By Tomoeh Murakami Tse and Nancy Trejos
Washington Post Staff Writers
Saturday, August 11, 2007
NEW YORK, Aug. 10 -- Central banks around the world pumped money into the financial system Friday, helping to settle a jittery stock market on Wall Street that at least for one day held steady despite intensifying concerns over tighter credit and its potential impact on the U.S. economy. In a sign that the turmoil in the credit market was far from over, shares of major lenders and companies that are targets of buyout deals suffered.
Stocks tumbled around the world, with major indexes in Europe and Asia falling more than 2 percent after major declines in the United States on Thursday. The European Central Bank lent $84 billion Friday to financial institutions, a day after providing $130 billion. Japan's central bank added $8.5 billion, and the Reserve Bank of Australia provided $4.2 billion.
The Federal Reserve injected $38 billion into the system in three increments Friday, its biggest one-day infusion since September 2001. The Fed sought to reassure investors by releasing a statement before financial markets opened, saying it would provide as much extra money as needed to hold its benchmark overnight interest rate at about 5.25 percent.
The demand for money overnight had pushed the rate up to more than 6 percent. The central bank "is providing liquidity to facilitate the orderly functioning of financial markets," said a statement released by the Fed Board in Washington.
A sell-off occurred early in the trading session, with the Dow Jones industrial average down by 200 points. By the closing bell, with selling reined in by the Fed, stocks ended the session mostly unchanged.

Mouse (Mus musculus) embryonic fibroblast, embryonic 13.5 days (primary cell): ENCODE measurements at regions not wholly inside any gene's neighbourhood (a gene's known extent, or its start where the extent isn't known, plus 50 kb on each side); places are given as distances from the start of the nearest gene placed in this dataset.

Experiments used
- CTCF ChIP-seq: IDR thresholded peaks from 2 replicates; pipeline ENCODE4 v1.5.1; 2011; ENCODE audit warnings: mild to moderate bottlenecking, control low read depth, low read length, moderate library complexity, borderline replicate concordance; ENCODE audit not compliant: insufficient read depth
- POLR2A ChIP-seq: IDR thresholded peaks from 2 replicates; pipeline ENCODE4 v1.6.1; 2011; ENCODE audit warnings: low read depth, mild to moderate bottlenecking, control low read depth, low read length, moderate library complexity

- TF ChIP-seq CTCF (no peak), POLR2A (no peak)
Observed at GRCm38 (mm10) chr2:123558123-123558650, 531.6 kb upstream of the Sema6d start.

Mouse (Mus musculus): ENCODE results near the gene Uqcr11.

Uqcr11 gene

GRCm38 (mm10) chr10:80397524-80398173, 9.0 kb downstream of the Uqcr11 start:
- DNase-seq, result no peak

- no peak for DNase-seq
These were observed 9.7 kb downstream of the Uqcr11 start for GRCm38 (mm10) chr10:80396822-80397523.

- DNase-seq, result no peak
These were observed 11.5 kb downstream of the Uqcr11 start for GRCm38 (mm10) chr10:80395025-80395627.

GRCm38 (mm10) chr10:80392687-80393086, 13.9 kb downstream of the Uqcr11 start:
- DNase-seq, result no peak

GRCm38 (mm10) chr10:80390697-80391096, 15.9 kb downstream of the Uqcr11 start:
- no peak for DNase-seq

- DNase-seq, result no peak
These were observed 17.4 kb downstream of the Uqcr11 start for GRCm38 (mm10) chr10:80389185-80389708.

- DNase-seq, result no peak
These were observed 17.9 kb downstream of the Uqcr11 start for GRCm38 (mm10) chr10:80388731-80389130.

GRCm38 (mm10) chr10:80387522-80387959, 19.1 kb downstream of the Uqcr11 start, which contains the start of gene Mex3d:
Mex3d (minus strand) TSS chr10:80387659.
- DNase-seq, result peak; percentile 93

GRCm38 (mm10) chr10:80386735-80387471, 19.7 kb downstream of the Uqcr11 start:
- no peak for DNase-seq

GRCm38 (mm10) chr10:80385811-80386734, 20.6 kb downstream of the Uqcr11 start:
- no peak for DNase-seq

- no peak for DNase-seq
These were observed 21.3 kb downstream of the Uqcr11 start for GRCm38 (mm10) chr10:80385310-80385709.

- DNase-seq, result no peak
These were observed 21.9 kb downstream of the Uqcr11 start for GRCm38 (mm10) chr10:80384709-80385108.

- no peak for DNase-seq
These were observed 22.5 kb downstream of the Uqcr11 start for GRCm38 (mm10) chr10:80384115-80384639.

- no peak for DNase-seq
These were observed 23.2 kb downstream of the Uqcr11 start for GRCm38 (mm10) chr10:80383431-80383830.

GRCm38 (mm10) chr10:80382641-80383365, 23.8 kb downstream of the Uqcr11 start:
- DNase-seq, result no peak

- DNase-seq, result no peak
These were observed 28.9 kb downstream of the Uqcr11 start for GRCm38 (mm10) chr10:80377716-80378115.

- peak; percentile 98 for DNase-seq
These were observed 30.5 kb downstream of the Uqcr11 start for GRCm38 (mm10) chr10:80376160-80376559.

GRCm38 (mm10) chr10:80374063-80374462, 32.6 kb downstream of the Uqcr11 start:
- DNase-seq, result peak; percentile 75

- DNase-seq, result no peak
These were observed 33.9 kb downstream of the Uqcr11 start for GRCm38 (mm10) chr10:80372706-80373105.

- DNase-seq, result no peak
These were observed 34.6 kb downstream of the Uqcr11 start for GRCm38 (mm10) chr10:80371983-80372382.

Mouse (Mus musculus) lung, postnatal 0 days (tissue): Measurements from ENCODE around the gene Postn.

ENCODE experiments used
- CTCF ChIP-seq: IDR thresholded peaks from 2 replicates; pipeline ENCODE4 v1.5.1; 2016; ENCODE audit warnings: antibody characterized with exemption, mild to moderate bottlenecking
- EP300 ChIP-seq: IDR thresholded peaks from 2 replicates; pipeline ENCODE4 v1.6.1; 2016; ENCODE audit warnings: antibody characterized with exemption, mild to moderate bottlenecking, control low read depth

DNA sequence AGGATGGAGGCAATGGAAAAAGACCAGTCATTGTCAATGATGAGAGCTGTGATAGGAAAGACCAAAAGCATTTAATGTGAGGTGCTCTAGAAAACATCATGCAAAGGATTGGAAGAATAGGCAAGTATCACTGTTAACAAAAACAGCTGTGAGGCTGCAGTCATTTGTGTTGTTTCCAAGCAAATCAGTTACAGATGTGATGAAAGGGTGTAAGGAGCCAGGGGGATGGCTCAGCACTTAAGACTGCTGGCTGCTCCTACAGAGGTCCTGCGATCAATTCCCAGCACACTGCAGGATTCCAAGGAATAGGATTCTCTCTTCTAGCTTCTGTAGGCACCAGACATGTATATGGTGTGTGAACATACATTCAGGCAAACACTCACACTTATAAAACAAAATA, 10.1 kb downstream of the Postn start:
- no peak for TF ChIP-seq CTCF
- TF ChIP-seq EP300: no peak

The Dow Jones industrial average of 30 blue-chip stocks finished the day down 31.14, or 0.2 percent, at 13,239.54. The tech-heavy Nasdaq fell 11.60, or 0.5 percent, to 2544.89. Standard & Poor's 500-stock index, a broad market measure, rose 0.55, or 0.04 percent, to 1453.64.
"The central banks around the world have stepped up to the plate," said Stanley A. Nabi, vice chairman of Silvercrest Asset Management. "They're sending a signal: 'Hey, we're not going to let you get into trouble.' "
Many stocks finished the day down, although energy and some consumer companies fared better. Shares in financial companies, which were pummeled Thursday, were mostly unchanged. Shares of small companies, which generally take a hit as credit is tightened and the economy slows, were higher. Some investment strategists took these as signs that the next week might be better.
"We kind of started the day with the idea that, 'Gosh, the first of the [European Central Bank] injections didn't work,' " said James W. Paulsen, chief investment strategist at Wells Capital Management. "The fact that the Fed came in might have been looked at as a positive by some . . . because they were criticized somewhat as being stuck in the mud, dogmatic, and not open to the idea of being responsive. And certainly, they showed that they would be [responsive] today."
Nonetheless, fear and uncertainty dominated, as speculation of massive liquidations by hedge funds continued to spread across trading desks and as investment firms that had little to do with the home-mortgage market reported record withdrawals by investors.
The speculation was adding to the wild swings in trading more so than in the past because of the proliferation of hedge funds, whose holdings are typically not public and whose strategy often involves the hefty use of leverage, or borrowed money. That amplifies returns, but also losses.
Wall Street is paying attention to news from "quant funds," the trading of which is based on computer-based models with limited human intervention. The fear is that such strategies can break down in a volatile market, leading to massive losses that could send ripples through the entire financial system.
"We're just having some incredibly strong volatility both ways, as much as I've ever seen," said Bart Barnett, head of equity trading at Morgan Keegan & Co. "Every time I see a market spike like we're seeing right now, I just start looking for headlines. People are watching the news wires like hawks."